Accounting & Investement Dictionary
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An alphabetical listing of General terms and items.
Fifth letter of a Nasdaq stock symbol indicate that it is when-issued or when-distributed.
A technical chart pattern that follows a letter V form, indicating that the security price has bottomed out, and is now in a bullish trend.
Determination of the value of a company's stock based on earnings and the market value of assets.
An allowance to provide for changes in the value of a company's assets, such as depreciation.
When the value of a whole group of assets exactly equals the sum of the values of the individual assets that make up the group of assets. Or, the principle that the net present value of a set of independent projects is just the sum of the net present values of the individual projects.
A discount broker whose rates are a percentage of the dollar value of each transaction.
In the market for Eurodollar deposits and foreign exchange, the delivery date of funds traded. For spot transactions, it is normally on spot transactions two days after a transaction is agreed upon. In the case of a forward foreign exchange trade, it is the future date.
When value or credit is given for funds transferred between banks.
A proprietary service that ranks stocks for timeliness and safety.
A manager who seeks to buy stocks that are at a discount to their "fair value" and to sell them at or in excess of that value. Often a value stock is one with a low price-to-book value ratio. Opposite of to growth stock.
Method of indirect taxation that levies a tax is at each stage of production on the value added at that specific stage.
Procedure for estimating the probability of portfolio losses exceeding some specified proportion based on a statistical analysis of historical market price trends, correlations, and volatilities.
A securities and options exchange in Vancouver, British Columbia, (Canada), specializing in venture capital companies.
A security issue that has no unusual features.
See: Value-at-risk model
An element in a model. For example, in the model RS&Pt+1 = a + b Tbillt + et, where RS&Pt+1 is the return on the S&P in month t+1 and Tbill is the Tbill return at month t, both RS&P and Tbill are "variables" because they change through time; i.e., they are not constant.
Investment contracts whose issuer pays a periodic amount linked to the investment performance of an underlying portfolio.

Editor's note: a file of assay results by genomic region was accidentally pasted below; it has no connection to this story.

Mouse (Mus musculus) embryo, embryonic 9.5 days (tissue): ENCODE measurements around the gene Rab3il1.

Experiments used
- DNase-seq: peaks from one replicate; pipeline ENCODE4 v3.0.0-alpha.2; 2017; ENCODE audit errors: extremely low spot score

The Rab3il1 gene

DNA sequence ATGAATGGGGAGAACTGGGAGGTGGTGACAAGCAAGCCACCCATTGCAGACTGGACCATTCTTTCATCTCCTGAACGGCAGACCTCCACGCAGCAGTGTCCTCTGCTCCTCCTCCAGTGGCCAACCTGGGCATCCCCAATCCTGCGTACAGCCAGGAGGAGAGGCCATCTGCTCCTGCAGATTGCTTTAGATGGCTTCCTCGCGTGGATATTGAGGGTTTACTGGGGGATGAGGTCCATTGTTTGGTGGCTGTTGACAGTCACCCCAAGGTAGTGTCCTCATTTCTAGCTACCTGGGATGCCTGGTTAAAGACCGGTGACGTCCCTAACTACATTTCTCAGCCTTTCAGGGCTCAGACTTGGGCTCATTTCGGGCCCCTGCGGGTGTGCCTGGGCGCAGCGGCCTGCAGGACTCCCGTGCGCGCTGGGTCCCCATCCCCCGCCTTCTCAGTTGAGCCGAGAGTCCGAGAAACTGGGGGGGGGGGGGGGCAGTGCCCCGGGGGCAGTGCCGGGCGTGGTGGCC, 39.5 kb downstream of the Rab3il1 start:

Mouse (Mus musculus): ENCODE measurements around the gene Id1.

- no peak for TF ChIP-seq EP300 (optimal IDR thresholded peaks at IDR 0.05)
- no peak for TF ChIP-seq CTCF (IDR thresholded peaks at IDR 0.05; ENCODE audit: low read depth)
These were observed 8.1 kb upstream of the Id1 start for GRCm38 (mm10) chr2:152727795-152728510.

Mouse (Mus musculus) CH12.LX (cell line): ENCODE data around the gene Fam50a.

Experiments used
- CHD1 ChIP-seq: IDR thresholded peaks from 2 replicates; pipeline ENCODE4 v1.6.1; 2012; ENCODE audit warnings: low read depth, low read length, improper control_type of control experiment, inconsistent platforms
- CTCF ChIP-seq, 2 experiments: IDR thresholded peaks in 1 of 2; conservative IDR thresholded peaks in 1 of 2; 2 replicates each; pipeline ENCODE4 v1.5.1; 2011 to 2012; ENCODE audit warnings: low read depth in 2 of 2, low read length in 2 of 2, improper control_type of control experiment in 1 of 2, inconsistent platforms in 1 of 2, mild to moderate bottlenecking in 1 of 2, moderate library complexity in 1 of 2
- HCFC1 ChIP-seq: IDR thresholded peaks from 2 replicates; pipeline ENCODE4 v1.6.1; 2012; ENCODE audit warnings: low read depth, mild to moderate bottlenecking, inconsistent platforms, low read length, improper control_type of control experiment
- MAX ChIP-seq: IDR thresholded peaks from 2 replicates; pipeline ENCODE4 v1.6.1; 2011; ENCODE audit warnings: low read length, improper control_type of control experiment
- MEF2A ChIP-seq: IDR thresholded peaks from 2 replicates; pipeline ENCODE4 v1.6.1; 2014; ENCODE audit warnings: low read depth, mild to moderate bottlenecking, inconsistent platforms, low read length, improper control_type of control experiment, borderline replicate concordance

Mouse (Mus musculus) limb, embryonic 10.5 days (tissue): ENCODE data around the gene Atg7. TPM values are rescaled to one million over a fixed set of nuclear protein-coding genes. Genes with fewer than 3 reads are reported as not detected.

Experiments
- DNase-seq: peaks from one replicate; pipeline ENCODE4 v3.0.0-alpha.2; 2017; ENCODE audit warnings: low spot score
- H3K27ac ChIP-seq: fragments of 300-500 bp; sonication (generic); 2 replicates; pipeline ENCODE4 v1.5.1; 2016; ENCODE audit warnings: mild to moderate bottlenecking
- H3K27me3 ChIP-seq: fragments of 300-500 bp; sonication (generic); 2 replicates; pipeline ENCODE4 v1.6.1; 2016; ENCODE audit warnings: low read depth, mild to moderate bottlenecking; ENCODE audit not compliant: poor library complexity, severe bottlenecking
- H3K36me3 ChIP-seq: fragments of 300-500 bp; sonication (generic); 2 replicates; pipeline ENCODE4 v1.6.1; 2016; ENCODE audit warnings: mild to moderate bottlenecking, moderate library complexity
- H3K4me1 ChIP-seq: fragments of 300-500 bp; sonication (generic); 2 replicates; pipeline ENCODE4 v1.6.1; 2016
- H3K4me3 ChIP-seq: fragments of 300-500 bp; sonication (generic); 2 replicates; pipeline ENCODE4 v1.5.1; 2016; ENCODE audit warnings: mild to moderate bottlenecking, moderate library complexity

A cost that is directly proportional to the volume of output produced. When production is zero, the variable cost is equal to zero.
See: Adjustable rate
A whole life insurance policy that provides a death benefit dependent on the insured's portfolio market value at the time of death. Typically the company invests premiums in common stocks, so variable life policies are referred to as equity-linked policies.
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Floating-rate bond that periodically can be sold back to the issuer.
A security that sells at a fluctuating market-determined price stocks and bonds are example.
Short-term certificate of deposits that pay interest periodically on roll dates. On each roll date, the coupon on the CD is adjusted to reflect current market rates.
A note that is payable on demand and bears interest tied to a money market rate.
Loan made at an interest rate that fluctuates depending on a base interest rate, such as the prime rate or LIBOR.
A measure of dispersion of a set of data points around their mean value. The mathematical expectation of the average squared deviations from the mean. The square root of the variance is the standard deviation.
Specifies the permitted minimum or maximum quantity of securities that can be delivered to satisfy a TBA trade. For Ginnie Mae, Fannie Mae, and Freddie Mac pass-through securities, the accepted variance is plus or minus 2.499999 % per million of the par value of the T.B.A. quantity.
An approach to bond indexing that uses historical data to estimate the variance of the tracking error.
An additional required deposit to bring an investor's equity account up to the initial margin level when the balance falls below the maintenance margin requirement.
Veblen goods: Goods that are perceived to be exclusive as long as prices remain high or increase. Veblen goods get their name from economist Thorstein Veblen, who was one of the first to look into and write about conspicuous consumption and the concept of seeking status through consumption. Veblen goods are often referred to as "status symbols". High-status items such as luxury cars, expensive shoes or pricey watches remain appealing to certain consumers as long as prices remain high or increase. A decrease in the price of a Veblen good could cause it to become less exclusive, which may reduce consumers' fondness for it.
Stands for Venture Enhancement and Loan Development Administration for Smaller Undercapitalized Enterprises. A federal agency that buys and pools small business loans made by banks, and then issues securities that are bought by large institutional investors.
The number of times a dollar is spent, or turns over, in a specific period of time. Velocity affects the amount of economic activity generated by a given money supply.
Seller or supplier.